cigarette     The Supreme Court of Sri Lanka issued an interim order suspending the implementation of the gazette notice requiring to display pictorial warnings on cigarette packets.

Ceylon Tobacco Company (CTC) sought the stay order to repel the regulation made by the Minister of Health Maithripala Sirisena under the National Authority on Tobacco and Alcohol Authority Act to label cigarette packets with graphic warnings. The Supreme Court in a majority decision issued an interim order staying Health Minister Maithripala Sirisena’s regulation to display pictorial warnings on cigarette packets.

The appeal was filed by the CTC against the Health Ministry directive requiring 80 percent space in every single cigarette packet allocated to display both printed and pictorial health warnings about the health hazards of smoking.

The application had cited Health Minister Maithripala Sirisena as the first respondent and the Health Ministry Secretary as the second respondent.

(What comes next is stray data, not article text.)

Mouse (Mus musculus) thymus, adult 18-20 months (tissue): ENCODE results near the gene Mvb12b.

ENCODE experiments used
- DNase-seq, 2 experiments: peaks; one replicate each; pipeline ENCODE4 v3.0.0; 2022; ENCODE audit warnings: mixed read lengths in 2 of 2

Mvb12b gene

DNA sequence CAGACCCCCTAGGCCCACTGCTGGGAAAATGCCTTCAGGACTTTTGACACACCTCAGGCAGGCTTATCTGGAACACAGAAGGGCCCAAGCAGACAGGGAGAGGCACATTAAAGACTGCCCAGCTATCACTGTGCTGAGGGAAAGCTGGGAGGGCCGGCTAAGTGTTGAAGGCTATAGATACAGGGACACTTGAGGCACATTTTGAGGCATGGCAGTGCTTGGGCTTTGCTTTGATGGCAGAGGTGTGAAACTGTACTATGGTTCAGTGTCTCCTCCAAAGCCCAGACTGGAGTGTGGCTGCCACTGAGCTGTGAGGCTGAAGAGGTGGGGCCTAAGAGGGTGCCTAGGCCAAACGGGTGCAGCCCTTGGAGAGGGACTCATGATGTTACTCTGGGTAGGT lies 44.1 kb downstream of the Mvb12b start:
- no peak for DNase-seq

The CTC  challenged the Tobacco Product (Labelling and Packaging) Regulations No. 01 of 2012 dated 8 August 2012 made by the Minister of Health under the National Authority on Tobacco and Alcohol Act in the Appeal Court in February this year. The Appellate Court refused to issue a stay order sought by the company and the CTC file a case in the Supreme Court.

According to the regulation, the pictorial health warning shall be printed on both sides of every Cigarette packet, package or carton containing cigarettes and shall cover at least 80 percent of the total area of a packet, package or a carton.

The Ceylon Tobacco Company had claimed that the law did not empower the Minister to implement it, though Minister Sirisena issued a special gazette notification with all the regulations to implement the pictorial warnings on the cigarette packets with effect from November 8, 2012.

The Supreme Court had earlier suggested that the Health Ministry and the Ceylon Tobacco Corporation settle the health warning issue by reducing the size of the picture on cigarette packs.

The Court gave both parties time until March 28 to settle the issue.

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